Inter Pipeline’s Alberta petrochemical project boasts heaviest road movement in the history of the western Canadian province.
Quite a few “firsts” were attributed to a unique transportation move that took three days on a highway network in Alberta in early January. The heaviest load in history on the western Canadian province’s roads. A petrochemical project described by Inter Pipeline as the first of its kind in Canada. And Mammoet’s qualification of the complex move (without incident) it managed of the giant splitter tower as unprecedented on the Canadian scene.
“Here in Canada, this was our biggest over-the-road transport, and ranks very high on our overall (world) road transport,” Mammoet spokesperson Samantha Schmidt told the American Journal of Transportation. “We have moved modules with SPMTs (self-propelled modular transporters) that were 900 tons, but that was on site. Our biggest move was an 18,000-ton offshore production platform using SPMT to load onto a ship.”
The splitter, roughly the length of a football field and weighing 820 tons, was hauled from its Dacro Industries fabrication yard in Edmonton to its destination, the Heartland Petrochemical Complex under construction near Fort Saskatchewan.
The journey began on Jan. 6 and ended on schedule on Jan. 9. As the huge convoy moved through the region, drivers stopped their cars to witness the historic passage.
School children also looked in awe. “We saw children in the windows of schools watching this go by – it was actually phenomenal,” said Bernard Perron, senior vice-president of Inter Pipeline’s project and operation services. “I think we were all amazed as to mesmerized the entire province was and we got incredible feedback and support.”
This strong response included the high political presence of Alberta Premier Rachel Notley at the petrochemical facility during a special ceremony on Jan. 10.
To make the move happen, Mammoet’s transport crew used six trucks combined for pushing and pulling and two double 26-line intercombi trailers.
SPMT modules can be connected side-by-side or head-to-tail to form large ‘platforms on wheels.’ They allow the possibility of 360 degree steering of wheels, important for getting around tight corners. Their deck height also can be hydraulically adjusted to permit vertical lifting or lowering of the load.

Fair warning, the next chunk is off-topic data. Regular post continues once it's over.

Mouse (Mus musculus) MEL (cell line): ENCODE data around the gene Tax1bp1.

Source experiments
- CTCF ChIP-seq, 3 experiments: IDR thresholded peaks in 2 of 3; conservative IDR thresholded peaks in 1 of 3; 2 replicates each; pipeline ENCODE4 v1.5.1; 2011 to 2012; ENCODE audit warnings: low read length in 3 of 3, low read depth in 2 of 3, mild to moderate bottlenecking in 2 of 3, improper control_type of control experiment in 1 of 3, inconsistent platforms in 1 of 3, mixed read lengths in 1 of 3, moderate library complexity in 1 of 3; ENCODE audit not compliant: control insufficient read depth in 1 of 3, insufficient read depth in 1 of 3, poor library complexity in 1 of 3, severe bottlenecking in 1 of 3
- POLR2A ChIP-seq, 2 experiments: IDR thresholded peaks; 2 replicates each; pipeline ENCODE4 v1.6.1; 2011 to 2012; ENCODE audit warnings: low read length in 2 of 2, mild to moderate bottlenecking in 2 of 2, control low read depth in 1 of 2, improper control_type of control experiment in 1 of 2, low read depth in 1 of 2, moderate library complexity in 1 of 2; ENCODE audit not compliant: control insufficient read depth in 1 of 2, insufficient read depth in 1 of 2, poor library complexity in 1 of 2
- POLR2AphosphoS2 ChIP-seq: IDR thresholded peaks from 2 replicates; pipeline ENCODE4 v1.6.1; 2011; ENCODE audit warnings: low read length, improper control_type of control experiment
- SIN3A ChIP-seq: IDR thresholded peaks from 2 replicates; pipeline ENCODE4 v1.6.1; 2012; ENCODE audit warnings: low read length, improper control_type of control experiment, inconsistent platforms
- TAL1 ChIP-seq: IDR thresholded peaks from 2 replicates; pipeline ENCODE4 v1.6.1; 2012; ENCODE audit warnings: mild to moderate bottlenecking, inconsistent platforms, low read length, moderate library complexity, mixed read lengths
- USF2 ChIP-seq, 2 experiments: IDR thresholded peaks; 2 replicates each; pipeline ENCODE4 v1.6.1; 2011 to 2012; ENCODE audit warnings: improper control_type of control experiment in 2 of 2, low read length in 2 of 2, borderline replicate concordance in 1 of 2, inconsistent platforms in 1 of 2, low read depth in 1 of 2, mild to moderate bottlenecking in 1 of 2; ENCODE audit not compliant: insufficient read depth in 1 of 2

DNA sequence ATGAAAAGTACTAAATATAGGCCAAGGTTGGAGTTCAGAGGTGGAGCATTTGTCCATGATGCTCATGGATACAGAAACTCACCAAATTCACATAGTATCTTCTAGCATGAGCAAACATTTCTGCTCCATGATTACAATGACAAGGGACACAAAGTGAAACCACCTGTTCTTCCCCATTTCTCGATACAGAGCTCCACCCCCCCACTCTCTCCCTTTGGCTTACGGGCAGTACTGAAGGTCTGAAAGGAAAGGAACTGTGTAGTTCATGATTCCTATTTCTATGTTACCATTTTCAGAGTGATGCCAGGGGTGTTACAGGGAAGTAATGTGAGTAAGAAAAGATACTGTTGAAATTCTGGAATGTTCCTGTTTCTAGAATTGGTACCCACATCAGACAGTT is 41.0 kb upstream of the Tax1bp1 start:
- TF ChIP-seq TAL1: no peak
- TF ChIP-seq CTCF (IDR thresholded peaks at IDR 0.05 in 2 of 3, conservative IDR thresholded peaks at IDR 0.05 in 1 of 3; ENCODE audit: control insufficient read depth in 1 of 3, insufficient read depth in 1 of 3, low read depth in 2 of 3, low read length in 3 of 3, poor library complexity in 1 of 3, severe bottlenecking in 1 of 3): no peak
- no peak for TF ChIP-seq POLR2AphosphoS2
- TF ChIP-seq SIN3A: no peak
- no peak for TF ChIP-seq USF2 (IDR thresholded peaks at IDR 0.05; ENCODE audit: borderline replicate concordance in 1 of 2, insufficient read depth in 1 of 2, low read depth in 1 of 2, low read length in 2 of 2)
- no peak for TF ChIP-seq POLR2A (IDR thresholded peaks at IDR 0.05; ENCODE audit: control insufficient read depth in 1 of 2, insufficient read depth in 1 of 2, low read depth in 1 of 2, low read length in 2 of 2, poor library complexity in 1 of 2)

The splitter is a key component for the C$3 billion Heartland Petrochemical Complex, where propane will be converted into 525,000 tons annually of polypropylene, which will then be used in the manufacturing of such finished products as computers, medical equipment and food storage containers.
Construction of the complex creating some 13,000 jobs is now underway with completion slated for late 2021. It is located in Strathcona County, not far from Inter Pipeline’s existing Redwater Olefinic Fractionator.
Accompanied by guide vehicles and safety personnel, the convoy moved below the speed limits and made frequent stops. The convoy had the width of two-lane highway and occasionally travelled against the flow of traffic.
The City of Edmonton spent more than 12 months working with the provincial government in planning the route as well as how weight would be distributed across the transport vehicles. The final set-up included added trailers and tires to mitigate any risks of damage to the roads.
In a related development coinciding with the big move, the Alberta government identified needed upgrades to provincial roads and highways for large transportation loads. The network is known as Alberta’s high load corridor. With infrastructure upgrades, the roads could accommodate loads of up to 40 feet tall.
A study found various ways to improve the corridor – notably through bridge strengthening, pavement widening and creating staging and rest areas. The study recommends C$1.6 billion in enhancements that would expand the corridor by 2,100 miles.